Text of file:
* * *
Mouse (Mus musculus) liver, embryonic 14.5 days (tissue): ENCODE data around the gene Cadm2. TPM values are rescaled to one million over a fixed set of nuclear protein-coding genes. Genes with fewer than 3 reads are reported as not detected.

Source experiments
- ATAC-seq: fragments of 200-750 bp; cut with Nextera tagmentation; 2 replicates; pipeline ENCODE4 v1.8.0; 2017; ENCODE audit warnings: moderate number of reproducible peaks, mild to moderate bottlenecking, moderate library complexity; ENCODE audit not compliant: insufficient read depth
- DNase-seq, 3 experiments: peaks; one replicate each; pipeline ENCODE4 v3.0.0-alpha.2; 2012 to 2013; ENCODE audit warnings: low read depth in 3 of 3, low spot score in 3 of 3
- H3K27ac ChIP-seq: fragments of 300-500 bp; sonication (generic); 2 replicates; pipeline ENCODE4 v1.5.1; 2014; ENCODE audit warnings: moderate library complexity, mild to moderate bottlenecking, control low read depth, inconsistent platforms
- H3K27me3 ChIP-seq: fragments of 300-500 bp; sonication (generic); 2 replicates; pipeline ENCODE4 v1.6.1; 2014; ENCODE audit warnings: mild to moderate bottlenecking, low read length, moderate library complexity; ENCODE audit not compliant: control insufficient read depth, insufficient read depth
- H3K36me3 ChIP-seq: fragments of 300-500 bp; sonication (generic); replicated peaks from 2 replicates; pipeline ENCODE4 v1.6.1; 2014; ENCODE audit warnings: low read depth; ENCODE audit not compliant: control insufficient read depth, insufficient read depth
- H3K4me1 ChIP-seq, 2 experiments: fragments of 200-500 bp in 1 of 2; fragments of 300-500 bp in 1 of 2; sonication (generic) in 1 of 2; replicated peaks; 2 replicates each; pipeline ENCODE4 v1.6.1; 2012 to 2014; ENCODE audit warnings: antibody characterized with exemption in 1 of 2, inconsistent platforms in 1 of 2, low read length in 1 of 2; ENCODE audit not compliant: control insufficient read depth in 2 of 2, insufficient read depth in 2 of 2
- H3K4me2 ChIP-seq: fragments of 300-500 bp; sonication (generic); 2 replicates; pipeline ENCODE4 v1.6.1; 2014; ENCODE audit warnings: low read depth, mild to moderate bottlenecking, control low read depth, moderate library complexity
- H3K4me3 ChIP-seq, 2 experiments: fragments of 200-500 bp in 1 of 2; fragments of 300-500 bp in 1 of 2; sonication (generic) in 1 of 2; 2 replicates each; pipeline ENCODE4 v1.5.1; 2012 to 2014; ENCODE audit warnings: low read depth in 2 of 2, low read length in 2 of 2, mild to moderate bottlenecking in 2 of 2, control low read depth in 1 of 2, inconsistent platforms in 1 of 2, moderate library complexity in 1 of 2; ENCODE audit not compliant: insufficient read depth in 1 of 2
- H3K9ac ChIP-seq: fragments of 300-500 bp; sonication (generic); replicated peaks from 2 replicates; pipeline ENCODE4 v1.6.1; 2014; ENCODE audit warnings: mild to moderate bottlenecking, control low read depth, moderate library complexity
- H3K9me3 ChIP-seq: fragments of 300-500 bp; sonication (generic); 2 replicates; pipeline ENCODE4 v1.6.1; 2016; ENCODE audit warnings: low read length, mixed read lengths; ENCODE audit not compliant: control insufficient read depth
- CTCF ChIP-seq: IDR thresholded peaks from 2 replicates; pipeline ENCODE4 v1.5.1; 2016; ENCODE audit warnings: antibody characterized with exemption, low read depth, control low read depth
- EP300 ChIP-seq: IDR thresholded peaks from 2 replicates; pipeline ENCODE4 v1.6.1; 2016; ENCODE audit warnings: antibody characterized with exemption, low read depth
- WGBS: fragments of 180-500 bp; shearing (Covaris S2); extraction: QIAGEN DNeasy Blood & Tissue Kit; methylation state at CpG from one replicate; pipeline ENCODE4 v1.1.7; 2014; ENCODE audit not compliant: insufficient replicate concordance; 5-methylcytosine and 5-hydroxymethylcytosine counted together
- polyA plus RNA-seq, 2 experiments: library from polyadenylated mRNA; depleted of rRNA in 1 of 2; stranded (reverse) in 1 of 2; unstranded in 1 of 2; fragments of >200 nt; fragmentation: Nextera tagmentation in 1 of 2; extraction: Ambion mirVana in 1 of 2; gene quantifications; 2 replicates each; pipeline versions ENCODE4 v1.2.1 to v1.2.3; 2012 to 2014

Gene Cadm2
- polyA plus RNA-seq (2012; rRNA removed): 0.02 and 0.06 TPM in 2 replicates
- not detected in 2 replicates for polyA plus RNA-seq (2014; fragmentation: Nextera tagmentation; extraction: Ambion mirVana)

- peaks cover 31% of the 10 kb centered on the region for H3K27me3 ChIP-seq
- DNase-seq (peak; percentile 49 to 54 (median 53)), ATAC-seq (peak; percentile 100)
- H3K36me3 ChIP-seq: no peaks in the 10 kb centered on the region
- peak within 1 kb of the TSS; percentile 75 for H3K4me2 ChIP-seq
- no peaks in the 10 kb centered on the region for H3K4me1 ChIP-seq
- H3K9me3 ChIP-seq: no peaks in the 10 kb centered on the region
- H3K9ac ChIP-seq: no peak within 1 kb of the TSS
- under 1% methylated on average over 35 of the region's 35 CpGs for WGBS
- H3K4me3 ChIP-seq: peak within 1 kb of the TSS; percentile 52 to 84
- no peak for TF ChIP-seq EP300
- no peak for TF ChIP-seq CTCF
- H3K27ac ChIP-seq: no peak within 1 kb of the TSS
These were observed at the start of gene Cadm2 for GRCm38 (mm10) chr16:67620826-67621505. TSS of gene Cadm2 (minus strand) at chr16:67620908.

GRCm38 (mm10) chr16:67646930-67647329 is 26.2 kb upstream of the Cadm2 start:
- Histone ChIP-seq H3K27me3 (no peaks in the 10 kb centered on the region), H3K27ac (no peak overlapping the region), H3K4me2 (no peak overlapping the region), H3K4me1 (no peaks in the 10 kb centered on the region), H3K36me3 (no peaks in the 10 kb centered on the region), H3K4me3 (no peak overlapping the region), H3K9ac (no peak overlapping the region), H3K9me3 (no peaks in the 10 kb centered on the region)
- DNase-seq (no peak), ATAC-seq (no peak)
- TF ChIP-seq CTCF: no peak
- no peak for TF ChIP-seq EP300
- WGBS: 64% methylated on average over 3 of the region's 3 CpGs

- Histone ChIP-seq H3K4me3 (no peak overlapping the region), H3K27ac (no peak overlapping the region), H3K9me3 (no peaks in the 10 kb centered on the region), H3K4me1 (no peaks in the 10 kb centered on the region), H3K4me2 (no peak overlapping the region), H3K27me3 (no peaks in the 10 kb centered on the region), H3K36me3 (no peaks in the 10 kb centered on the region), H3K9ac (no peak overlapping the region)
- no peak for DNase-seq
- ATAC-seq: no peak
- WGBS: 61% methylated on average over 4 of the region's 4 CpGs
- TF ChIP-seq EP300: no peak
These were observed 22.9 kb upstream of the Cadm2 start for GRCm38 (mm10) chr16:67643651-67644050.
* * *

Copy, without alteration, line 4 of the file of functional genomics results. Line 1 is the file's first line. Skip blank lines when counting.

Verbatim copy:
- DNase-seq, 3 experiments: peaks; one replicate each; pipeline ENCODE4 v3.0.0-alpha.2; 2012 to 2013; ENCODE audit warnings: low read depth in 3 of 3, low spot score in 3 of 3